Qwest Protests FTS2000 Extensions with GAO

Qwest Communications International Inc. filed a protest March 22 with the General Accounting Office over contract extensions that the General Services Administration awarded to Sprint Communications Co. and AT&T Corp. on their FTS2000 telecommunications contracts.

GSA extended the contracts in December 2000 so federal agencies can complete their transition to the successor FTS2001 telecommunications contract.

Denver-based Qwest earlier this month lost a protest on the same issue filed directly with the GSA. The dispute between Qwest and GSA arose from the failure of federal government agencies to move from FTS2000 telecom providers AT&T of Basking Ridge, N.J., and Sprint of Westwood, Kan., to the holders of the FTS2001 contract, WorldCom Inc. of Clinton, Miss., and Sprint.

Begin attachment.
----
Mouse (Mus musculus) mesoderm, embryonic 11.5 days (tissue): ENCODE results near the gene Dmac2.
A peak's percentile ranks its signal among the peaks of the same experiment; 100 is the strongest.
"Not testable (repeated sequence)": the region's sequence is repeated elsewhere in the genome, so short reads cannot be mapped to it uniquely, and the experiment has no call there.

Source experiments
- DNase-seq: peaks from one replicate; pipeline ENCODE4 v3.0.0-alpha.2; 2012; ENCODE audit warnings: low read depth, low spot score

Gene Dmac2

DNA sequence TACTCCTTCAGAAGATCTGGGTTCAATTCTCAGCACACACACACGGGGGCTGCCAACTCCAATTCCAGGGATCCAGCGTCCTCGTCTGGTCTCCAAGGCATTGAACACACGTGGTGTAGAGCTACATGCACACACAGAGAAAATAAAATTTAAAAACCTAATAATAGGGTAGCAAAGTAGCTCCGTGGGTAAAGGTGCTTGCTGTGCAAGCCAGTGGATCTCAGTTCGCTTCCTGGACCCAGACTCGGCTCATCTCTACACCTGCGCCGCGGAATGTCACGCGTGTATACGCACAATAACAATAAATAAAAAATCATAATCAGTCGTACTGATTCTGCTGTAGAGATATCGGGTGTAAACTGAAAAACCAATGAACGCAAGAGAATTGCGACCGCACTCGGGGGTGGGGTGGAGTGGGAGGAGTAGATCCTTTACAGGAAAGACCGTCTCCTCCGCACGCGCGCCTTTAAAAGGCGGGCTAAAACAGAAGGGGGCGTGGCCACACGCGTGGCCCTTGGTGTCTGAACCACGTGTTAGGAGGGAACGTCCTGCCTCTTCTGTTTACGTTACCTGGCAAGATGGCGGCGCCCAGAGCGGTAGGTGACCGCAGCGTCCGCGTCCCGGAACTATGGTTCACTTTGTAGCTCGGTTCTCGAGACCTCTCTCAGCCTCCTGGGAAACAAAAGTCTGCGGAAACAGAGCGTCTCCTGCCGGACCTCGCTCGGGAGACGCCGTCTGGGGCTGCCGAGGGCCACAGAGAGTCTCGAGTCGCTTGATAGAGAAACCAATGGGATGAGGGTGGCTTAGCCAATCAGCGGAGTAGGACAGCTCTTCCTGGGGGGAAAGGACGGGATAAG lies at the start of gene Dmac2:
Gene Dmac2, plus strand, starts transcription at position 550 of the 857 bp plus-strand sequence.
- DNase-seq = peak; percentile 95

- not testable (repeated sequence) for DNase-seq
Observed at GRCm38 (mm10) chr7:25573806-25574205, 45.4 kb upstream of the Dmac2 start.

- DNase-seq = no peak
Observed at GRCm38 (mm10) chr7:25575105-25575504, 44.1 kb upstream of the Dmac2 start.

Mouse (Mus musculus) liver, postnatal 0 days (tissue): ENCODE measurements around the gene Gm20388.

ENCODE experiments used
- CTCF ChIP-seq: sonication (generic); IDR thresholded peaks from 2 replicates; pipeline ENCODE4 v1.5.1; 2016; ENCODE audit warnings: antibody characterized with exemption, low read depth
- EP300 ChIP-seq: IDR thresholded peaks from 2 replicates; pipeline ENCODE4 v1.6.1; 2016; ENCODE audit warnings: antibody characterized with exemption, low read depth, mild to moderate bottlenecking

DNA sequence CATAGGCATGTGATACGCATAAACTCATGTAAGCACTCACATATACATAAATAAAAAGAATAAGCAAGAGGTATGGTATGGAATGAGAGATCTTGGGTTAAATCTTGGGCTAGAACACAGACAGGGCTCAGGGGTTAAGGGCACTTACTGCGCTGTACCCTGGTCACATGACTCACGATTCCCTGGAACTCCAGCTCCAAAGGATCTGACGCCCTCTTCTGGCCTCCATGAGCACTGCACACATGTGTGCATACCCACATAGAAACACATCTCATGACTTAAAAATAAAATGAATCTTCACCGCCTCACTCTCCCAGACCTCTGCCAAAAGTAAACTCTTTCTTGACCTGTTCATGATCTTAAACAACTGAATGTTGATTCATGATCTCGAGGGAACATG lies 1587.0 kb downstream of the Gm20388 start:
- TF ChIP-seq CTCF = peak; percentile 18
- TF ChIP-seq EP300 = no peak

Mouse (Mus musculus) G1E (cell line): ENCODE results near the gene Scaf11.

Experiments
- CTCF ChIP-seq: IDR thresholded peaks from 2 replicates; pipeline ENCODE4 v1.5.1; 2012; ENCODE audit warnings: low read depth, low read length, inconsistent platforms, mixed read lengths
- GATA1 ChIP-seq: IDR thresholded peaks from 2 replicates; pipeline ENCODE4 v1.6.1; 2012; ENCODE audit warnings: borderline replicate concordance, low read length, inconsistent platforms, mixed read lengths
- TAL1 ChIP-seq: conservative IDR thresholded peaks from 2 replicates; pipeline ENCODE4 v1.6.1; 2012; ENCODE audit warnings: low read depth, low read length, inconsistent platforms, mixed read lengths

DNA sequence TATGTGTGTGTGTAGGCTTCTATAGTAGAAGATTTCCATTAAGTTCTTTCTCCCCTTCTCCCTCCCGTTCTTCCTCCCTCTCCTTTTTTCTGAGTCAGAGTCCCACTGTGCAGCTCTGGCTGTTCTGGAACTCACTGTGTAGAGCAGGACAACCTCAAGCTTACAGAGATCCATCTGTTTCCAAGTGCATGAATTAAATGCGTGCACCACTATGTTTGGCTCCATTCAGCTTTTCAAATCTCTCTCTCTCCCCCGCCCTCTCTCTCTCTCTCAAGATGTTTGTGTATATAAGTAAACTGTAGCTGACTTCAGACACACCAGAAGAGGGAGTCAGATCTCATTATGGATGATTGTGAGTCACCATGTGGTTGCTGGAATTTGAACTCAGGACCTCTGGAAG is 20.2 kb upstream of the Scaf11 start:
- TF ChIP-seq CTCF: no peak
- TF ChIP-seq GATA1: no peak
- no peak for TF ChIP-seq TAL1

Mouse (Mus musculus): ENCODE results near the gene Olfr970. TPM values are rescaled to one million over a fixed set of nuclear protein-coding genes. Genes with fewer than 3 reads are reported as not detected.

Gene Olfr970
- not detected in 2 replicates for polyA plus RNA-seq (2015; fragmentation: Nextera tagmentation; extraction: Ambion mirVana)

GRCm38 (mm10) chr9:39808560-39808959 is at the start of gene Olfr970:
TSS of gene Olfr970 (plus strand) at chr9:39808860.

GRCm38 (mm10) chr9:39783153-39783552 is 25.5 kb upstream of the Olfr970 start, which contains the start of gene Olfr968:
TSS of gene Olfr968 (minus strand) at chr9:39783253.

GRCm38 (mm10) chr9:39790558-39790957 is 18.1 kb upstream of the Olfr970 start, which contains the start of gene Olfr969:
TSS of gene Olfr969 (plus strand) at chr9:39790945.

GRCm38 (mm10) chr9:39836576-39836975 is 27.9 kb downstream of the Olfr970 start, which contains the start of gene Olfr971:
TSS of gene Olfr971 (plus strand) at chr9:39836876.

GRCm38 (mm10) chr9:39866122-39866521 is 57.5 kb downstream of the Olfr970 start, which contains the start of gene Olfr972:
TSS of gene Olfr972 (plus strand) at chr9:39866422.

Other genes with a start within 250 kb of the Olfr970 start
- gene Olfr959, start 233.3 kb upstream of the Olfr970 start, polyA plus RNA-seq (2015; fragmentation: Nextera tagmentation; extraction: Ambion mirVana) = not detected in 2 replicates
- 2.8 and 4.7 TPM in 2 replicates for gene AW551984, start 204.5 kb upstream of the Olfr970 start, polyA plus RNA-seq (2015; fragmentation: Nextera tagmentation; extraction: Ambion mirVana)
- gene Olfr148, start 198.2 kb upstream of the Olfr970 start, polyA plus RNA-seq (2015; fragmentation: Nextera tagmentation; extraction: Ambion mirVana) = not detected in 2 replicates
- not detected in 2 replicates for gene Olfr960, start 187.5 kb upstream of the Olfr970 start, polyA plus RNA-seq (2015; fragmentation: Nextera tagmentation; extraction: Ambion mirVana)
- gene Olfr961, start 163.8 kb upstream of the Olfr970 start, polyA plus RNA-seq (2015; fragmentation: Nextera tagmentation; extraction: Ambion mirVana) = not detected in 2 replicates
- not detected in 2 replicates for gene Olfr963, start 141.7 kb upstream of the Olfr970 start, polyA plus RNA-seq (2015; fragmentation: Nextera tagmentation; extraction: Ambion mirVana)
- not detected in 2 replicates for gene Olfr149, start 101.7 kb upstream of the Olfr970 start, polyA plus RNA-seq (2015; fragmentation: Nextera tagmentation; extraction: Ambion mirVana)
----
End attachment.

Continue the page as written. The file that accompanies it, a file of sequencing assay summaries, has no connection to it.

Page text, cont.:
Because the transition work was not completed by December 2000, the GSA awarded a bridge contract with Sprint for six months and with AT&T for 12 months to continue providing telecom services to agencies until they could shift to the FTS2001 service providers. GSA also agreed to pay AT&T a one-time fee of $8 million to continue its services.

James Payne, senior vice president of Qwest's government systems division, said the company had not planned on carrying the protest to the GAO, but the recent leak of a draft GAO report criticizing GSA's handling of the transition to FTS2001 led him to reconsider.

Qwest contends that GSA, rather than granting extensions to AT&T and Sprint, should have allowed Qwest and other carriers to compete for that work.

"I'm fully aware that the clock is running out [and] the transition is moving forward," Payne said, "but there's no opportunity for competition until GSA opens the door."

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